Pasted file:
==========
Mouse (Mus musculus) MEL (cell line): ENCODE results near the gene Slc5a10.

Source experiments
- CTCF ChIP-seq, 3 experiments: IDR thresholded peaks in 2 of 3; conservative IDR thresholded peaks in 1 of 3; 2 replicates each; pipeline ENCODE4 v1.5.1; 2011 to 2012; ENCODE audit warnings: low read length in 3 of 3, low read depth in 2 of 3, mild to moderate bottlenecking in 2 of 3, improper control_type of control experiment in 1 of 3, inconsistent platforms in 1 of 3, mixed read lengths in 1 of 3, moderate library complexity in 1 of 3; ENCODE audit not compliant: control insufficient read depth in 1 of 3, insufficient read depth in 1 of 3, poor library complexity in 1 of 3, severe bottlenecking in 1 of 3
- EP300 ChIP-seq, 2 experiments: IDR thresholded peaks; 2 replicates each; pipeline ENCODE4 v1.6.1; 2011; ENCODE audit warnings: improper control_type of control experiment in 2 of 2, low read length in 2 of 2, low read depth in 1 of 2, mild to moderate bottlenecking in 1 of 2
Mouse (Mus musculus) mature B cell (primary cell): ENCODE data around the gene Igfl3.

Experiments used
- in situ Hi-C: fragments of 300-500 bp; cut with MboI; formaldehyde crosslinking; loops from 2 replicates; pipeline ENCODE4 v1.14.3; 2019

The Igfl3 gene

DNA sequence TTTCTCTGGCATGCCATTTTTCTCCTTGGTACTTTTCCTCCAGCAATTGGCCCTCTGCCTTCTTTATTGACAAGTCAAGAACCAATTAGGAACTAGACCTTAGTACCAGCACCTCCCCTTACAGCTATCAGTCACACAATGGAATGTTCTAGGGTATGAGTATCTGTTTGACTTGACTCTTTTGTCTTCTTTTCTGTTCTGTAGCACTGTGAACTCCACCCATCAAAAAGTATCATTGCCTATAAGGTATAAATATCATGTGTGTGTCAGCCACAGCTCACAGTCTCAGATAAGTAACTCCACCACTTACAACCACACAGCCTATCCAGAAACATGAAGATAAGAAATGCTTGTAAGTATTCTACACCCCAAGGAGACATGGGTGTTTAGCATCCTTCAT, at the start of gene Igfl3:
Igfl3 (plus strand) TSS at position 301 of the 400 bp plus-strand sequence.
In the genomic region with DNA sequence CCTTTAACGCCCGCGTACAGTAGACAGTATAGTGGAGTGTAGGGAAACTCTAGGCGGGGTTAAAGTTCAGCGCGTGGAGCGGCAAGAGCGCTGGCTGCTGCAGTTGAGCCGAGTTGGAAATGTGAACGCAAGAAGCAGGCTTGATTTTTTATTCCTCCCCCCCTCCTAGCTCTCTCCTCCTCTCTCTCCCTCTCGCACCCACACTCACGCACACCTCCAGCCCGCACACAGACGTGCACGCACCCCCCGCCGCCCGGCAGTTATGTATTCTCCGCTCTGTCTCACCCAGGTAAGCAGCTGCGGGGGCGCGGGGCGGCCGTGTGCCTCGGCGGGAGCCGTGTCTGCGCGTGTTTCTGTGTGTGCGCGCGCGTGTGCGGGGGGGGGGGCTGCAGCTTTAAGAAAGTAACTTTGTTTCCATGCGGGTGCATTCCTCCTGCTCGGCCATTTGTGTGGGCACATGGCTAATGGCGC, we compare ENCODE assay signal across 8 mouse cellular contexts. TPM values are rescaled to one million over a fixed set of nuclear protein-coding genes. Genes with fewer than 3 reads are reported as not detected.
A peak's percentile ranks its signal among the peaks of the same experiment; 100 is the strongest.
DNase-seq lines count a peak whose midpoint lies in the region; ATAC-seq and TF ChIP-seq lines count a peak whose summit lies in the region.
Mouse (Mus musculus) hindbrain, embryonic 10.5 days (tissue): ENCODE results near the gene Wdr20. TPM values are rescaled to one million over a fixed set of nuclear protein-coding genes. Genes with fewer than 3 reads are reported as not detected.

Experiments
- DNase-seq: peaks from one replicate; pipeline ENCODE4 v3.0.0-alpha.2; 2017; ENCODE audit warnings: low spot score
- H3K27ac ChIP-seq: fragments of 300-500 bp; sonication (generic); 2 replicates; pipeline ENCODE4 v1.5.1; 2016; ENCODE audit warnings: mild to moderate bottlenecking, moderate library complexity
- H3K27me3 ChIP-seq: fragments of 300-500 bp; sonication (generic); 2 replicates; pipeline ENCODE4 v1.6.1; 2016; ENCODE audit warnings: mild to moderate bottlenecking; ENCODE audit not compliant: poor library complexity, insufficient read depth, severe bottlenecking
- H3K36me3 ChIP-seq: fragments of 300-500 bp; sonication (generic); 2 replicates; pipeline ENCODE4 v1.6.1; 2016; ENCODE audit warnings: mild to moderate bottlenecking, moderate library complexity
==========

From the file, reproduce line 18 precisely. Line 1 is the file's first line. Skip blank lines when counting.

- H3K27me3 ChIP-seq: fragments of 300-500 bp; sonication (generic); 2 replicates; pipeline ENCODE4 v1.6.1; 2016; ENCODE audit warnings: mild to moderate bottlenecking; ENCODE audit not compliant: poor library complexity, insufficient read depth, severe bottlenecking